Youâ€™d think with hundreds of thousands of fungi and bacteria in our environments, using antibacterial products would be a good thing, but it turns out the opposite is true.
Research shows that plain olâ€™ soap and water is just as effective as antibacterial products, and possibly much safer too! Exposure to antibacterial soaps can alter our skin and gut microbiome. Since we also now know that the bodyâ€™s microbiome affects gene expression, this is a really big deal!
In the same way, the use of antibacterial and disinfecting products in the home can change the home microbiome. As research reveals more and more about our daily interaction with microbes, understanding and using safe cleaning products becomes increasingly important.
Studies show that pesticide exposure changes the microbiome of the body, and this is true of the home microbiome as well. Yet many people spray pesticides on and around the home on a regular basis.
How does it get in the house? Ever wear shoes inside? Even if we donâ€™t spray our yards, studies show wearing shoes in the house can track in many unsavory elements from when we were out and about during the day.
Enough with the bad news! Now, letâ€™s talk about some simple and practical steps we can all take to support the home microbiome:
Especially if we are starting with known factors that harm the home microbiome like mold, pesticides, or strong use of antibacterial products, it can make sense to start by adding beneficial probiotics to your home. I personally did this when we recently moved to a new home where I knew pesticides were used.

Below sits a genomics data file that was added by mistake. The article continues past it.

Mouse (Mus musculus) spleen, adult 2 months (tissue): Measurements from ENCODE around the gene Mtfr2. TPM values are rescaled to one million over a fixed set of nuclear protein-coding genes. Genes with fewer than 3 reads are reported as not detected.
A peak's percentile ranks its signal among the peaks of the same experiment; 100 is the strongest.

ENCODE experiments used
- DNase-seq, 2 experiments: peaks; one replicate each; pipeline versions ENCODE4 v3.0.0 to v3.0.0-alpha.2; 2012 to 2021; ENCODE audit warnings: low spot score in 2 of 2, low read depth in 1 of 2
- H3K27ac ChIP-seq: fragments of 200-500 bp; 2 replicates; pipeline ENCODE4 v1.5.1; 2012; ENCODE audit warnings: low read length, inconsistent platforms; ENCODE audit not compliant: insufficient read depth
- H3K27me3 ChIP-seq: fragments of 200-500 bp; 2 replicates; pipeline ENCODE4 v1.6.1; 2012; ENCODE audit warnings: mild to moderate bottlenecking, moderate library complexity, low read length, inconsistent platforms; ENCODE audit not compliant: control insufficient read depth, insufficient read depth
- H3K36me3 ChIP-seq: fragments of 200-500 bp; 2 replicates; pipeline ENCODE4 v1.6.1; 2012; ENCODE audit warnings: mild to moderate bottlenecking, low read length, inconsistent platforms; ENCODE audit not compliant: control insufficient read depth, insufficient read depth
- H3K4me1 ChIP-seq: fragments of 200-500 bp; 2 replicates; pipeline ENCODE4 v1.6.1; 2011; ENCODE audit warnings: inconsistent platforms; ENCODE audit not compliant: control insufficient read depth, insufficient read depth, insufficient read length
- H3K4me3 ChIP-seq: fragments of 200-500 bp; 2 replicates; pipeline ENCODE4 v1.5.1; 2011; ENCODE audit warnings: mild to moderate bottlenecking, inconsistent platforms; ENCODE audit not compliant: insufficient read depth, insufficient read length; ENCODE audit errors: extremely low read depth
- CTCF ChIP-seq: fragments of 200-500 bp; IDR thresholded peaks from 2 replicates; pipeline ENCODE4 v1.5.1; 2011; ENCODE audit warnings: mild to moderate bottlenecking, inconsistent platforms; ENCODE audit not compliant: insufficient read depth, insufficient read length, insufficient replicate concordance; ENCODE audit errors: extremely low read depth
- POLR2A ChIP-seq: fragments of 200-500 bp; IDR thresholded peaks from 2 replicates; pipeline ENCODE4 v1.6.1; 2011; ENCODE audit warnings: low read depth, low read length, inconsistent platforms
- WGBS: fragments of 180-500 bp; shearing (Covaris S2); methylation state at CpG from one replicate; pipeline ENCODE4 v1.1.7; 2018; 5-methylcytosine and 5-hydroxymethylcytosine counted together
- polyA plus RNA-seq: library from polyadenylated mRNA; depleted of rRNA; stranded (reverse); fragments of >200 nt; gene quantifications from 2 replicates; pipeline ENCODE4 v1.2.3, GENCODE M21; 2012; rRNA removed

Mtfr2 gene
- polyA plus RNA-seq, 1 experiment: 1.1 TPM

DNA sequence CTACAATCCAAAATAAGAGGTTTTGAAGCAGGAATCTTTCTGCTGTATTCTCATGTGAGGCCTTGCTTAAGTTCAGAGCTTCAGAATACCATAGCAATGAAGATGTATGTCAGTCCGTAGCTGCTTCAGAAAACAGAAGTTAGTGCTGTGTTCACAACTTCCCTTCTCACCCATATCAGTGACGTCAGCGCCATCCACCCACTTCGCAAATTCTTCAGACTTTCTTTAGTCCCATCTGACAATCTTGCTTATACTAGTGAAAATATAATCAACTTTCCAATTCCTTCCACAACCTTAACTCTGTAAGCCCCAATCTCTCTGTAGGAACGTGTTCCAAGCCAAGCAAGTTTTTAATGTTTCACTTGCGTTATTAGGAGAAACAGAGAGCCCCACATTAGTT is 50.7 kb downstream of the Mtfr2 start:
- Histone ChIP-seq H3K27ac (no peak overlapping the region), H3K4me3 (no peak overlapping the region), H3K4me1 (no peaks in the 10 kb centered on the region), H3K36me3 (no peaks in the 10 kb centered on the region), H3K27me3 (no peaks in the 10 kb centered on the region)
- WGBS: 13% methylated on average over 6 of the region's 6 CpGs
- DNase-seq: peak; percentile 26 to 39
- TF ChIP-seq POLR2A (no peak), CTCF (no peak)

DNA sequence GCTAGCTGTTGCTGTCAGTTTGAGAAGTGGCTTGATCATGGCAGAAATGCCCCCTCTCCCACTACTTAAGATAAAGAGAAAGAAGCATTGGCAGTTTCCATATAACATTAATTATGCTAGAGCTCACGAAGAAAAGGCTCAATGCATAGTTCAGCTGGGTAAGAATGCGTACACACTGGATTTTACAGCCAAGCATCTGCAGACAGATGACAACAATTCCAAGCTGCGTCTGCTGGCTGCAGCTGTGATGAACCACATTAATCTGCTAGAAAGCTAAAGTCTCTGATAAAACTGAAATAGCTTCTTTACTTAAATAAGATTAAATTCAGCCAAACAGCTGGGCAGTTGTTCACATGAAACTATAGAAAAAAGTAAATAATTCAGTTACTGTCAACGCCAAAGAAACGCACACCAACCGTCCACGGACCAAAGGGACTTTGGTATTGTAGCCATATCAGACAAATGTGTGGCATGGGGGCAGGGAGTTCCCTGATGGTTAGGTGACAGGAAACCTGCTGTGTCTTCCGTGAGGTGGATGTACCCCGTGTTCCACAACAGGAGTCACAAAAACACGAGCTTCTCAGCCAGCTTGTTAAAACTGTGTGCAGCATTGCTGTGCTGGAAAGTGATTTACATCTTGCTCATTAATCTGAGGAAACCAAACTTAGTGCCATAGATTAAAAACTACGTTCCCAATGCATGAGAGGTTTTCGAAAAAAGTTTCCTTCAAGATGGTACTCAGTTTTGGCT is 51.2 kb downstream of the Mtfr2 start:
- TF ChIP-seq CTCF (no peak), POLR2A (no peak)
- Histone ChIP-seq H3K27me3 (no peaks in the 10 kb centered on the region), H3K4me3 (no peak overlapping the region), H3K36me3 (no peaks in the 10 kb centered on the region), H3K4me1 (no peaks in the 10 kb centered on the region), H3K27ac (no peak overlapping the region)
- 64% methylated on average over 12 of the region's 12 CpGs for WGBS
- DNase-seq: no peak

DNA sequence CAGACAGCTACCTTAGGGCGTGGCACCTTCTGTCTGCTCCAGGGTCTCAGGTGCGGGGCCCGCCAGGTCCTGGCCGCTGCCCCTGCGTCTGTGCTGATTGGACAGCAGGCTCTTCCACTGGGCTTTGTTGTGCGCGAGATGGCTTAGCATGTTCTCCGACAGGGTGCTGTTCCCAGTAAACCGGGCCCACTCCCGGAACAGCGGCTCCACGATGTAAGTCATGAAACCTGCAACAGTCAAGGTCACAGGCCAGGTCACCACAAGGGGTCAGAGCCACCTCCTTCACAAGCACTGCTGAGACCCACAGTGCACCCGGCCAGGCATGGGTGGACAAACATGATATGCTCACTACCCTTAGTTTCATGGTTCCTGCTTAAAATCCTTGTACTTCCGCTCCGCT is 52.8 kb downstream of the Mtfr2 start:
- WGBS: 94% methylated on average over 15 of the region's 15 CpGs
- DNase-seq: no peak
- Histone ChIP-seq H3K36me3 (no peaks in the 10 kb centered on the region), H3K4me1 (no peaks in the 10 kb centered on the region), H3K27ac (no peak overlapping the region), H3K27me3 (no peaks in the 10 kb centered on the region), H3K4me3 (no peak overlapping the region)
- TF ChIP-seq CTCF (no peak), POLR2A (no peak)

What I do: I used Homebiotic spray all over our house before we moved in and use it once a month or so to keep the microbial environment optimized. This spray is specifically designed (and lab-tested) to reduce mold growth and improve the bacterial environment in a home.
Many countries have a firm tradition of removing shoes before entering a home. Turns out that there are some good health reasons for this too, especially depending on where you live. Think about this: we walk around all day outside and likely on grass sprayed with herbicides and pesticides. When we wear shoes inside, all of these things get tracked into the home and onto the floors where our children and pets play.
What I do: Not every outdoor environment is harmful. As a general rule, we remove shoes because weâ€™ve worn them to stores or in public places that are likely to be contaminated. We also make an effort to go barefoot outside in our own yard (that we do not spray with pesticides or fertilizers) to get the benefit of the beneficial soil bacteria.
Antibacterial cleaners and disinfectants kill even the beneficial bacteria in the home environment and alter the microbiome. Of course, we all need to keep our homes cleanâ€¦ and this is where natural cleaners come in. Natural cleaners like natural soaps and water are effective enough to clean big messes when needed but donâ€™t have a long-term negative effect on the home microbiome.
What I do: I personally use Branch Basics for almost all of my cleaning including laundry, bathrooms, and even as a natural body soap. I also keep these DIY disinfecting wipes on hand for wiping down counters after preparing raw meat or if one of the kids gets sick.